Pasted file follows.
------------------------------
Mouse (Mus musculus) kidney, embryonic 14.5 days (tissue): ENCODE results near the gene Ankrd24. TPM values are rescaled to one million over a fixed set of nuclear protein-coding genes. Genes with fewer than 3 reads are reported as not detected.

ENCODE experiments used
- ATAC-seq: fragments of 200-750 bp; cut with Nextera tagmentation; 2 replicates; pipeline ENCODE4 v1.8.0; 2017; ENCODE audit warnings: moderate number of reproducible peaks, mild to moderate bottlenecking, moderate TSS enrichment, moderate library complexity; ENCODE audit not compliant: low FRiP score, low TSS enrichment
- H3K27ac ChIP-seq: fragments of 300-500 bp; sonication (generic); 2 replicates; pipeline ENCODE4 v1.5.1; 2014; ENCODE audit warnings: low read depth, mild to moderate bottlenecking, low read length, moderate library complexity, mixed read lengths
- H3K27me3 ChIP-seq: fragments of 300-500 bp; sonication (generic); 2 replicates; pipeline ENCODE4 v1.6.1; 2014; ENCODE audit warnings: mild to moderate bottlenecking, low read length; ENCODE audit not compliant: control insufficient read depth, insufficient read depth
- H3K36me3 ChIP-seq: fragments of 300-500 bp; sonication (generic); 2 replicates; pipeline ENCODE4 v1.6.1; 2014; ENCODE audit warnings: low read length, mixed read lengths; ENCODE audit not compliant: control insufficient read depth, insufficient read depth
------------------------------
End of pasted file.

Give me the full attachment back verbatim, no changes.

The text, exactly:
Mouse (Mus musculus) kidney, embryonic 14.5 days (tissue): ENCODE results near the gene Ankrd24. TPM values are rescaled to one million over a fixed set of nuclear protein-coding genes. Genes with fewer than 3 reads are reported as not detected.

ENCODE experiments used
- ATAC-seq: fragments of 200-750 bp; cut with Nextera tagmentation; 2 replicates; pipeline ENCODE4 v1.8.0; 2017; ENCODE audit warnings: moderate number of reproducible peaks, mild to moderate bottlenecking, moderate TSS enrichment, moderate library complexity; ENCODE audit not compliant: low FRiP score, low TSS enrichment
- H3K27ac ChIP-seq: fragments of 300-500 bp; sonication (generic); 2 replicates; pipeline ENCODE4 v1.5.1; 2014; ENCODE audit warnings: low read depth, mild to moderate bottlenecking, low read length, moderate library complexity, mixed read lengths
- H3K27me3 ChIP-seq: fragments of 300-500 bp; sonication (generic); 2 replicates; pipeline ENCODE4 v1.6.1; 2014; ENCODE audit warnings: mild to moderate bottlenecking, low read length; ENCODE audit not compliant: control insufficient read depth, insufficient read depth
- H3K36me3 ChIP-seq: fragments of 300-500 bp; sonication (generic); 2 replicates; pipeline ENCODE4 v1.6.1; 2014; ENCODE audit warnings: low read length, mixed read lengths; ENCODE audit not compliant: control insufficient read depth, insufficient read depth